Officially, Temple’s field hockey game with 24th-ranked Maine on Saturday never happened.

Forget the scoreless regulation period, or the tie that continued through a first overtime. All wiped from the books, declared a scrimmage after the fact.

Because of fireworks. Fireworks at noon, before a football game at an adjacent field.

No, really. … Not a game. Not a game. Fireworks.

Temple’s athletic director termed it all “simply unacceptable.”

All this went down Saturday at Kent State University in Ohio. Temple was there to play a couple of field hockey games. The Owls, 2-16 last season but 2-0 to start the season under a new coach, had lost to Kent State Friday. But the Maine game turned into a big-time matchup, until they were all told to stop playing. The Temple and Maine coaches were informed they would have to stop their game and leave Kent State’s field to allow for a planned fireworks display prior to the Kent State-Kennesaw State football game.

“I think it’s just an example that we still have a long way to go in terms of equality in general and equality in sports and for female athletes," Temple coach Susan Ciufo said over the phone Monday. “For us, it was a little bit of a tough pill to swallow on Saturday. If it takes a 70-minute game to shed light on something we’re still seeing in 2019, then so be it.”

“The circumstances that prevented the completion of our field hockey contest against Maine on Saturday are simply unacceptable and our student-athletes and coaches deserved better,” Temple athletic director Pat Kraft said in a statement. “Fairness and equality are essential in the mission of college sports and I am disappointed for the student athletes at Maine and Temple whose competition was not deemed worthy to finish.”

Kent State sent the following statement from athletic director Joel Nielsen:

"On behalf of the Kent State University Athletic Department, I would like to apologize to the University of Maine and Temple University for the decisions made surrounding the field hockey contest this weekend. In hindsight, a different decision should have been made to ultimately ensure the game reached its conclusion. We hold ourselves to a very high standard, and in this situation, we failed.

"I realize that my statement does not undo the negative impact on the student-athletes, coaches, staff and fans who deserved to see their teams compete in a full contest. Also, we let down the field hockey community and its supporters as a whole. We live by our core values, including integrity and respect, and in this case, we undoubtedly fell short.

“We will take this opportunity to learn from our mistakes. I can assure you that we have already reviewed and altered our procedures to see that no student-athletes are faced with this situation in the future. I wish the field hockey teams from both the University of Maine and Temple University the very best this season.”

Ciufo said there was nothing in the game contract noting that the game needed to be stopped at a certain time. An email did come in May, she said, with a change in the start time, which originally was to be in the afternoon but needed to be changed because of the football game.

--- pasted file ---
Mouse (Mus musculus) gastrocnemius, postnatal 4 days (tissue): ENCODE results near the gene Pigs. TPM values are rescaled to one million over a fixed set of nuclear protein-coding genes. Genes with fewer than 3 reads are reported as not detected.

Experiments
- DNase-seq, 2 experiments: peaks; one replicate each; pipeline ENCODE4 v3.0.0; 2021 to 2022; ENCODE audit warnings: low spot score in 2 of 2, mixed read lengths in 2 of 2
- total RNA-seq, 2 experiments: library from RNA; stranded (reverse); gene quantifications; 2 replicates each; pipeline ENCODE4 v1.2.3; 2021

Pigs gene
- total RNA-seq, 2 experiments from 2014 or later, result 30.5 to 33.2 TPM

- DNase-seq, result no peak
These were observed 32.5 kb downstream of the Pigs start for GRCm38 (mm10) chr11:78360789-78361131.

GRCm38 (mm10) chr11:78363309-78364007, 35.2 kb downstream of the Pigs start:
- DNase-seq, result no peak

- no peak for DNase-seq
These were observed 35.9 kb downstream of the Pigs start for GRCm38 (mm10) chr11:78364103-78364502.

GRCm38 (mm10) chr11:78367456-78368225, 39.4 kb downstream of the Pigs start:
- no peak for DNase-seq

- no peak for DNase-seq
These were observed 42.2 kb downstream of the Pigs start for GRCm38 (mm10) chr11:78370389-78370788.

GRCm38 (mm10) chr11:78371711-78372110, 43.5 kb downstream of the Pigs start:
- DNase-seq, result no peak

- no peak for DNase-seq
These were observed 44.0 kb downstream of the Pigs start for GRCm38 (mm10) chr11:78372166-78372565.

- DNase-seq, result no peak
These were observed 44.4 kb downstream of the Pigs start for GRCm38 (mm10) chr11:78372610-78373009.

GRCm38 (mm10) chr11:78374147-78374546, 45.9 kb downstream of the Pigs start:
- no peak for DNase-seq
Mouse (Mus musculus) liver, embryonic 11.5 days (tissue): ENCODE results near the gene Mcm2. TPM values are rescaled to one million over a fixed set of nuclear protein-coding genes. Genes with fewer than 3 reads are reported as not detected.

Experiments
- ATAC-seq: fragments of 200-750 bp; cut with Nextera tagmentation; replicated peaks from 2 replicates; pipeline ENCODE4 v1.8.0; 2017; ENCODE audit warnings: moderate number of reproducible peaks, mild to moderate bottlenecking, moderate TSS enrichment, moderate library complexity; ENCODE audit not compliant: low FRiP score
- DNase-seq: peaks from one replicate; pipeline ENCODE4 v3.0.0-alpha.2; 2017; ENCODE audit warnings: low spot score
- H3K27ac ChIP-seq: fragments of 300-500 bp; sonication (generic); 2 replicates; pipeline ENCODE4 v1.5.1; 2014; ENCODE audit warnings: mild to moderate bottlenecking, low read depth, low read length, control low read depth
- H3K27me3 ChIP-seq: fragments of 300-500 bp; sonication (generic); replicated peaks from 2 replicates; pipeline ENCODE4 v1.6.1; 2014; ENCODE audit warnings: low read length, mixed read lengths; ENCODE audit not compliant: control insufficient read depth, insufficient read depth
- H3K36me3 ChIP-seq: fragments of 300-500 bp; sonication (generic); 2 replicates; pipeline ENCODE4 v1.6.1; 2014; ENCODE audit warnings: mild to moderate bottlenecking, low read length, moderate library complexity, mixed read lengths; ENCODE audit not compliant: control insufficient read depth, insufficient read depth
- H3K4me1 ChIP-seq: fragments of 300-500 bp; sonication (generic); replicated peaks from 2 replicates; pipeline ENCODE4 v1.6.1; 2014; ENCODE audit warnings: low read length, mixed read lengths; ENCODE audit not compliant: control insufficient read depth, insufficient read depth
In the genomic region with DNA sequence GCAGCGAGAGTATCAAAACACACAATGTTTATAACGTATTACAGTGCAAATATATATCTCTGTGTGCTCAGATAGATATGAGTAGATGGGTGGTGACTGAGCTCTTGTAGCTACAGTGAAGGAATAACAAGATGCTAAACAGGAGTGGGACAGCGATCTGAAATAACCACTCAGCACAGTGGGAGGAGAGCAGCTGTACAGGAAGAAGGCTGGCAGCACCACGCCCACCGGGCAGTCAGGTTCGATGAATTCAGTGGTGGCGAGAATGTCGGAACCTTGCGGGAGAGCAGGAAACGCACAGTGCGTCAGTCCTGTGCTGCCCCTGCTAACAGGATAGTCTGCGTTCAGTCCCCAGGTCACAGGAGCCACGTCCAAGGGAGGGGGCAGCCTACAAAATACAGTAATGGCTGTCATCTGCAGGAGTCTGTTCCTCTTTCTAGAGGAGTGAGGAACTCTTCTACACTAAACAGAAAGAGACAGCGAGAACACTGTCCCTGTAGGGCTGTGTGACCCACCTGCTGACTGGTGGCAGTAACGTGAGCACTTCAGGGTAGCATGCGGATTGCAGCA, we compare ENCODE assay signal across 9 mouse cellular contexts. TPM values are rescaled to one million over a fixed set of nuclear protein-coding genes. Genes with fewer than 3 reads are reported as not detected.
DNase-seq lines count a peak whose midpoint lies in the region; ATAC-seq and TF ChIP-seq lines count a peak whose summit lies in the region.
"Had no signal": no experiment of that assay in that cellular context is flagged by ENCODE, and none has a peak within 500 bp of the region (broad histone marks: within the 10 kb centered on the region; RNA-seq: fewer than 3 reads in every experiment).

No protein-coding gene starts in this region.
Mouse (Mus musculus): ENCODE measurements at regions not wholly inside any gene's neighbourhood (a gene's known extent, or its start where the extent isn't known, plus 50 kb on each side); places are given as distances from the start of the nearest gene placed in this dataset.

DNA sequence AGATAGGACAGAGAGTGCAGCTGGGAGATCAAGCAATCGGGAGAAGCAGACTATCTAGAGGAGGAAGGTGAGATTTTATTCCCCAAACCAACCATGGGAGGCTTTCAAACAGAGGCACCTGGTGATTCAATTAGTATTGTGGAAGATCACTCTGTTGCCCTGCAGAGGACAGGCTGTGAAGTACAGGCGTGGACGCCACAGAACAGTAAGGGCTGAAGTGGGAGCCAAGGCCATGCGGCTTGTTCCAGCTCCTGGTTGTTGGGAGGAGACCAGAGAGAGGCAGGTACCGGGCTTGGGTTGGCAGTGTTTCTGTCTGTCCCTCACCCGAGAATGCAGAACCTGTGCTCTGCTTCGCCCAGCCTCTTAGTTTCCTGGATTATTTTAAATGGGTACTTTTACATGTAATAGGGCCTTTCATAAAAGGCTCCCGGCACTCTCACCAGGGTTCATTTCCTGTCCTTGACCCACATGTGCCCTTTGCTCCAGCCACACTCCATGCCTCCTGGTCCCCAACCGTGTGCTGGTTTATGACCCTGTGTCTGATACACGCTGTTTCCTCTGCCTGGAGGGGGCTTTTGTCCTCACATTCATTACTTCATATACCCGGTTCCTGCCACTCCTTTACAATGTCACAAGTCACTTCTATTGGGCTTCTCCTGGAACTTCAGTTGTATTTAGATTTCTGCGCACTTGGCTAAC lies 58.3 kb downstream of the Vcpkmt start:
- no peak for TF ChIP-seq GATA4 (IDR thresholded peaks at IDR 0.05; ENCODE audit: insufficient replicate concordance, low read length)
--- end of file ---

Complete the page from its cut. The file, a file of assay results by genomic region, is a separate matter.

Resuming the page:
“They never suggested playing at 8:30 or 8," Ciufo said. “All we heard is OK, we have to play at 9 a.m.”

After regulation, Ciufo said, was the first time they were informed there would be a hard stop time, after the first overtime if the game was still going. Ciufo -- a former Drexel star who took over at Temple in January after leading Stonehill College to three NCAA tournament appearances in four seasons -- said she was trying to focus on that first overtime, to end things there.

“With them coming up to us with only five minutes on the clock [between regulation and OT], they were wasting my time, in my opinion," she said. "I asked them to leave me alone.”

Temple field hockey coach Susan Ciufo said there was nothing in the game contract noting that the game needed to be stopped at a certain time. Photo courtesy of Temple Athletics
Temple field hockey coach Susan Ciufo said there was nothing in the game contract noting that the game needed to be stopped at a certain time. Photo courtesy of Temple Athletics

The game stayed tied.

“Then they came up after the first overtime, said there’s nothing you can do,’’ Ciufo said. “They did offer to come back at 5:30. They offered to pay for a hotel. But you can’t stop a game for seven hours and play 10 minutes. We asked if we could play a shorter overtime, or go to a shootout. They said no.”

The game would have gone to a shootout if the second OT had ended in a tie.

“At this point in the NCAA, you need a result for the game to count,’’ Ciufo said.

Temple players were not available to talk Monday because NCAA rules require one mandatory day off from all activity and Monday is that day, according to a spokesman.

“As upset and disappointed as they were, they got up and shook Maine’s hands, and then we got together and had an important talk," Ciufo said.

What the field hockey teams did notice, Ciufo said, was that it took quite a few minutes for the Kent State staffers to even start setting up for the fireworks.

“There were maybe six fireworks,’’ the Temple coach said. “They went off really quickly.”

Kent State did win the football game over FCS Kennesaw State -- in overtime. By then, Temple’s field hockey was deep into the bus ride home.

Of the whole episode, Ciufo said, “It set a really bad tone for female sports. I don’t know if it would have happened the same way if had been for a men’s soccer game, but I do know it happened for women’s field hockey.”

As for her players, the coach said, “They’ll remember this day for the rest of their lives, and hopefully something positive comes out of it.”